One’s destination is never a place, but a new way of seeing things.Henry Miller
Dec 29 2016-Jan 6 2017
Following our time in the Atacama Desert we headed back south to Central Chile, flying into Santiago and then taking a quick shuttle bus for about an hour northwest to the Pacific coast.
We walked a short distance from the bus terminal to our AirBnb, noticing that everyone was already getting ready for New Year’s, selling fireworks, confetti, hats & glasses, and yellow underwear (a South American tradition that is said to bring a year of romance if worn during the holiday).
Valparaiso is the second city and cultural capital of Chile, home to the country’s main port as well as the national congress. It’s nicknamed the Jewel of the Pacific, as the colorful hills filled with houses surround the coast. Valpo, as it is called for short, is also the street art capital of Latin America, with nearly every available space decorated with murals, street art, or graffiti. The city was also home to many ascensors, or funiculars, which added to its unique charm (providing a cheap way to ascend the many hills instead of taking the stairs).
Our first full day was spent getting the lay of the land. We walked across The Plan, which is the flat part of the city surrounded by hills, home to most of the commercial district and government buildings. We hung out for a bit near the port and watched the boats come and go and then strolled over to the Plaza Sotomayor, the main square of the city. After The Plan we headed up some steep stairs to Cerro Conception and Cerro Allegre, the tourist part of the city and a UNESCO heritage site. This part of the city, and all of the other hills, or cerros, were like a playground for adults. Colorful artwork everywhere, stairs going every which way, alley mazes, and even adult (and children) slides. The city had a very hipster vibe yet was just starting to be gentrified, so it still had a rough edge to it.
The next day was New Year’s Eve. We got to drinking fairly early after picking up supplies at the grocery store. Maggie sourced the ingredients for roasted chicken and asparagus, while I picked up the ingredients for making Micheladas (and a bottle of Tequila). We hung out at the AirBnb apartment building which consisted of two 30 floor towers, planning to catch the fireworks show from the roof. We headed up and watched as the self-proclaimed largest fireworks show in South America took place. Basically, it was several miles of barges set along the coast as Valparaiso and the nearby cities (Vina del Mar, Renaca, Concon) all coordinated to do their shows at once. After the fireworks and to bring in the New Year we headed down to the party in the streets, hanging out and drinking until the sun began to rise. New Year’s Day would be spent sleeping in and recovering.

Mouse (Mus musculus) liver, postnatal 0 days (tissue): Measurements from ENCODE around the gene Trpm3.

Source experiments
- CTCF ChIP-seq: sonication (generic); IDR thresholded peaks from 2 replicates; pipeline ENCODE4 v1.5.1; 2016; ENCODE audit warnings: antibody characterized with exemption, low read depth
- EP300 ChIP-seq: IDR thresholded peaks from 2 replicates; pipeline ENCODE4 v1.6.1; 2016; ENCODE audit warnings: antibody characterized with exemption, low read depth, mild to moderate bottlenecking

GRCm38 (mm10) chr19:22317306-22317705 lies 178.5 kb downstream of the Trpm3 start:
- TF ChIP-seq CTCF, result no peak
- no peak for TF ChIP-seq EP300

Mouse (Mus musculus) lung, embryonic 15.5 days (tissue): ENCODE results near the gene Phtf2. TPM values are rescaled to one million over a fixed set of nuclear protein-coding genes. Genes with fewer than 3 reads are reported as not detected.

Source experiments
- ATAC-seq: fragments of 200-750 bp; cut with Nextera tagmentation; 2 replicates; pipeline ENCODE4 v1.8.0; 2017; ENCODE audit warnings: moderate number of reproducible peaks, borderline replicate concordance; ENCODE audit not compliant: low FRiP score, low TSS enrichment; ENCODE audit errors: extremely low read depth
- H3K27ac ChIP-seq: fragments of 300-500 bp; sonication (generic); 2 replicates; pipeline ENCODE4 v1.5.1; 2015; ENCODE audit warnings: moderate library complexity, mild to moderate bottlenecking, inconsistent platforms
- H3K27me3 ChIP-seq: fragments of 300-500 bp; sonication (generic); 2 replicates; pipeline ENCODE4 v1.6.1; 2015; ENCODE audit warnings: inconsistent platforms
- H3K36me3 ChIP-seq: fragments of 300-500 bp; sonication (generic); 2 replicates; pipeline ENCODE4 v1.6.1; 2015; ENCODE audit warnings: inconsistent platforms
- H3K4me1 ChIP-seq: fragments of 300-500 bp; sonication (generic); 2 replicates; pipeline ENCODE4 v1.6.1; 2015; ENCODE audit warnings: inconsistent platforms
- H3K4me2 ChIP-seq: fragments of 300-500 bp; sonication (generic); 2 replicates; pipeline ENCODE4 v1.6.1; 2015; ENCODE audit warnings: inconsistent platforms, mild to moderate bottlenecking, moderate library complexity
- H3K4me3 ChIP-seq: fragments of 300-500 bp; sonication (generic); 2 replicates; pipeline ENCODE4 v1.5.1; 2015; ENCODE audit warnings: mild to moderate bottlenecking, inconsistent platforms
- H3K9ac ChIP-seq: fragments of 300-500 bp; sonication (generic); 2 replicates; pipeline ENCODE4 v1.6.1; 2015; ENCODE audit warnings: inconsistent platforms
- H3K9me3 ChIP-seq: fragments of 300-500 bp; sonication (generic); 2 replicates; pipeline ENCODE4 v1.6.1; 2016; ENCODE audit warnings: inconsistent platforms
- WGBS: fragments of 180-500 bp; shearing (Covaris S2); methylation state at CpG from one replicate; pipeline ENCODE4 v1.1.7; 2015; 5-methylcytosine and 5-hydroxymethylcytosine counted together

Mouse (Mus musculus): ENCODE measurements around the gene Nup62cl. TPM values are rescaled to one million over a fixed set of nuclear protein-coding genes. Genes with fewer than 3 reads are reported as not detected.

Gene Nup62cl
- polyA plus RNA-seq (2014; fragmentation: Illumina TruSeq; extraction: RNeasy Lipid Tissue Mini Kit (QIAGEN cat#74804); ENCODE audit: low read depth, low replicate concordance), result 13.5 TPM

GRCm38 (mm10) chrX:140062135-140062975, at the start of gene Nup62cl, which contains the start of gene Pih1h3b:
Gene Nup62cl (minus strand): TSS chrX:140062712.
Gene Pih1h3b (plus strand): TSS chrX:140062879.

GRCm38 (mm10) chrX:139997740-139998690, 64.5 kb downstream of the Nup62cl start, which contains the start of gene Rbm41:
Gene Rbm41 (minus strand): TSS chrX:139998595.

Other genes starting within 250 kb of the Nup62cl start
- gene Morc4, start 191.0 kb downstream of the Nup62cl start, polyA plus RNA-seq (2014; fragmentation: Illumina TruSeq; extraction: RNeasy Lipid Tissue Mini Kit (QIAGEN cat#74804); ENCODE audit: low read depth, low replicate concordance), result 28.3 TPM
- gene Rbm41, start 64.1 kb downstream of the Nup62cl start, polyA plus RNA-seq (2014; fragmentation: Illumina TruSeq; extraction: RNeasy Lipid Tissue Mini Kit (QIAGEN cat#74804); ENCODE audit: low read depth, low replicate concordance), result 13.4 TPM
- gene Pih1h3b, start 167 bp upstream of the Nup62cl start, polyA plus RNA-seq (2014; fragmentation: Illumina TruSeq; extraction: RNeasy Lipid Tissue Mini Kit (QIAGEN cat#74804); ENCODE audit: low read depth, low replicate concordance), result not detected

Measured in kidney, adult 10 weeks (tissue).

After a day of rest, it was time to hit the beach, for Maggie anyway. I decided to climb through the hills of Valparaiso and wander for most of the day, I then hopped on the local metro train and headed to Vina del Mar (where most of the beaches are located, as Valparaiso’s coast is mostly a port) to meet up with Maggie. During this time a large fire started in one of the woods above the Valpo hills, and the city began to fill with smoke. Over 100 houses ended up being destroyed, but luckily that was it as the firefighters were able to get things under control (a couple of years’ prior a fire devastated over 2,500 homes and took many lives). We walked around the more upscale and orderly city of Vine del Mar for a bit and took the long walk along the coastline all the way back to Valparaiso, stopping to have some seafood and one of the fishing piers along the way.
Maggie spent most of the next few days working while I ventured out around the hills of Valparaiso once again, including Cerro Artilleria, which overlooked the port and the many colorful shipping containers, and also contained the main base of the Chilean Navy; Cerro Polanco, which contained the cities only completely vertical ascensor; and Cerro Bellavista, where we visited one of Pablo Neruda’s (famous Chilean poet) three houses, known as Sebastian. It was very interesting and it gave us inspiration for our last day.
Since our flight out of Santiago wasn’t until late in the evening, we decided to hop a bus and head down the coast about an hour to Isla Negra, home to Neruda’s favorite and most impressive house. The home sat along the rocky shoreline and contained many rooms filled with the various collections of the poet, a very interesting person indeed. Isla Negra also contained the final resting place of Neruda and his wife. It was then time to head back to Santiago to catch our next flight, so we hopped on another bus for the two-hour ride, ending our wonderful three week visit to Chile.